Not Fat and Happy Think Stress
Forget those notions about overweight people being blissed out
science says excess weight might be due to an excess of stress and
the hormone cortisol.
You may not feel your best first thing in the morning but your
cortisol production is humming along at peak performance levels.
Notoriously dubbed the "stress hormone," cortisol, a steroid hormone
produced by the adrenal glands, is secreted at higher levels early in
the morning than later at night, when it may be virtually
The pituitary gland and hypothalamus of the brain control cortisol
secretion, which dramatically increases during
moments of physical or psychological stress. A parking ticket, a
violent encounter, or a debilitating ailment can trigger the flight
or fight response and the release of cortisol, which immediately puts
glucose, protein and fat into circulation, accelerating energy levels
in response to threat.
As the danger recedes so do cortisol levels, which quickly normalize.
Problems occur when cortisol levels remain high over a protracted
period of time a not unlikely scenario, given the emotional
stresses and strains of modern life.
Implicated in weight gain, heart disease, diabetes, depression, and
lowered immunity, cortisol, all that negative publicity aside, is
critical to efficient body function, helping to regulate blood
pressure, cardiovascular activity, the immune system and metabolism.
"Illness can occur in conditions of cortisol deficiency or cortisol
excess. The condition of cortisol deficiency is called `adrenal
deficiency' or Addison's disease. John F. Kennedy was believed to
have had Addison's. The condition of cortisol excess is called
Cushing's syndrome. The resulting clinical problems result from lack
or excess of action of this important hormone at many sites in the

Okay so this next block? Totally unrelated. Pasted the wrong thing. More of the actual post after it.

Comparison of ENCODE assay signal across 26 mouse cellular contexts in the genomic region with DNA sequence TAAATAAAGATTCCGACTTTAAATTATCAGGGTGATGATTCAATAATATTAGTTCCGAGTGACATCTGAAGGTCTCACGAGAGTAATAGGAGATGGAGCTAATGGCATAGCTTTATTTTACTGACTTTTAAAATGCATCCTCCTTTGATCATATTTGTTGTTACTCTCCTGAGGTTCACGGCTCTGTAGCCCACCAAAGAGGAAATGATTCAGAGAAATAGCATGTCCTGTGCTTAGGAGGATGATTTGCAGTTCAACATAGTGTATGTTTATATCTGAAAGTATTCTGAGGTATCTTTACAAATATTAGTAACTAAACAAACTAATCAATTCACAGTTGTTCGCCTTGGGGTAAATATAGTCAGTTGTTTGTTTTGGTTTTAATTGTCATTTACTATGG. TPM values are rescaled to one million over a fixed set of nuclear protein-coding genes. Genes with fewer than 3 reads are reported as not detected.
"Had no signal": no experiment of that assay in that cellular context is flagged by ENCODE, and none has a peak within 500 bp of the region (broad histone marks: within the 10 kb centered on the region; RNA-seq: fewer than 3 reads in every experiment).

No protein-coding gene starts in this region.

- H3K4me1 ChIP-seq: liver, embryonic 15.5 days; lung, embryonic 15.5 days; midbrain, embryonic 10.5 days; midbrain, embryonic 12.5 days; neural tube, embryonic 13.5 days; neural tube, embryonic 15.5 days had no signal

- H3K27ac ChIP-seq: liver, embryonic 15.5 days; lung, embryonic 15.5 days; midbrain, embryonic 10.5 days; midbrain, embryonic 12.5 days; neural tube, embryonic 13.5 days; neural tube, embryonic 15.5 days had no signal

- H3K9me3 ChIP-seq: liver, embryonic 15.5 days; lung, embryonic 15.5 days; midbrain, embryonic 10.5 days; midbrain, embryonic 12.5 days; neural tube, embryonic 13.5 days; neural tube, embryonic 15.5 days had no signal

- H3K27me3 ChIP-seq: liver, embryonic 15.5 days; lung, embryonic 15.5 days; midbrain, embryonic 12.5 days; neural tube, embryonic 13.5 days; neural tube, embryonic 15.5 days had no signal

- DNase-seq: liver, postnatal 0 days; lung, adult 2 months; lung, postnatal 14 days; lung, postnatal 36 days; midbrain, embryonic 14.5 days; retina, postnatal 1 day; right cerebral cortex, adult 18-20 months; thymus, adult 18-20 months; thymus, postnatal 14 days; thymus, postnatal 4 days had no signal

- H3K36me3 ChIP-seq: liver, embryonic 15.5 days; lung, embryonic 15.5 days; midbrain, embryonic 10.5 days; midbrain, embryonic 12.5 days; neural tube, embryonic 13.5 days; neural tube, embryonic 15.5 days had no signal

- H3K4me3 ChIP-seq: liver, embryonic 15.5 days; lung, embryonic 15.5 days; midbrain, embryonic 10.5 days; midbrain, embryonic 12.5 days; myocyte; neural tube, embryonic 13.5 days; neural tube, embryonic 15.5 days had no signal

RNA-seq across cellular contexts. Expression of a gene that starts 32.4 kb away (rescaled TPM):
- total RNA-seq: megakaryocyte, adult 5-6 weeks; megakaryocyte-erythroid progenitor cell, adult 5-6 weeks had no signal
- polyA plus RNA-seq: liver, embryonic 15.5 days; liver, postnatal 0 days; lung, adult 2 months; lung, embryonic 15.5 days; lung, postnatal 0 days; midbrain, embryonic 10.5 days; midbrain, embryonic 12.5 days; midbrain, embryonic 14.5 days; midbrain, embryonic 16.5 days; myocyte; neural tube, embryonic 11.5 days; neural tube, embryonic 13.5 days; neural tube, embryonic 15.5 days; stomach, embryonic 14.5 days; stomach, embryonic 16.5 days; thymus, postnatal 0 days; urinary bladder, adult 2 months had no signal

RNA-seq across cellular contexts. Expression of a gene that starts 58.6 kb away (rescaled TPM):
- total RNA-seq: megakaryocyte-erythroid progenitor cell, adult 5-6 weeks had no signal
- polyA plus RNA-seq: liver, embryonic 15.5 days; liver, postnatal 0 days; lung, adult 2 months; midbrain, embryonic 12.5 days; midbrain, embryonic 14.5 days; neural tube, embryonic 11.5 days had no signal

body," says Dr. William J. Kovacs, professor of medicine at the
Vanderbilt University School of Medicine in Nashville.
Symptoms of Addison's include weakness, weight loss and digestive
problems. Cushing's causes weight gain, particularly in the abdomen,
while the muscles of the legs and arms lose mass. Skin and bones are
thinned and easily damaged.
"The immune system tends to be suppressed and Cushing's patients are
subject to infections, sometimes odd ones. They tend to have high
blood pressure and diabetes and are at increased risk for
cardiovascular disease. Adrenal tumors can make cortisol and some
cancers of other sites, usually lung, can drive the adrenal to make
too much cortisol," says Dr. Kovacs, a member of The Endocrine
Society, a research body.
All that surging cortisol in response to stress and depression
appears to act as a stimulant to the appetite, which promotes weight
gain among certain people although, mysteriously, not everyone reacts
to episodes of stress by secreting excess levels of cortisol. On the
other hand, in some susceptible individuals, worry, alone, is enough
to send levels skyrocketing.
"Recent research by members of The Endocrine Society has revealed the
amazing fact that cortisol might also be made locally in some
tissues, not just the adrenal. One surprising finding was that
abdominal fat can `reactivate' cortisol that's been degraded to an
inactive form in the body. This locally produced cortisol appears to
play a role in the metabolic disorders accompanying weight gain with
fat deposits in the `beer-belly' location," says Dr. Kovacs
Can Cortisol Make You Fat?
Elevated cortisol may not only predict weight gain but influence the
location of fat. "It generally results in abdominal fat deposition,
but since research indicates that fat can make cortisol, this locally
produced hormone may have influences on the fat itself or on the
liver to increase glucose output and make one tend toward diabetes,"
says Dr. Kovacs.
Abdominal fat is associated with increased risk for cardiovascular
disease, including heart attack and stroke.
Yale researchers appear to have established a correlation between
abdominal fat in otherwise slim women and elevated cortisol levels as
women with pesky paunches report more stress, secreting more cortisol
Exercise is an effective way to manage stress and weight gain.
Relaxation techniques, meditation and yoga are also helpful.
"Obviously, lots of other regulatory systems and behavioral inputs
affect when, where and how we put on weight," says Dr.
Kovacs. "Cortisol is not the whole story. In Cushing's patients,
reversal of the hormone abnormality results in dramatic weight loss.
Remember, these are rare diseases and most obesity is not due to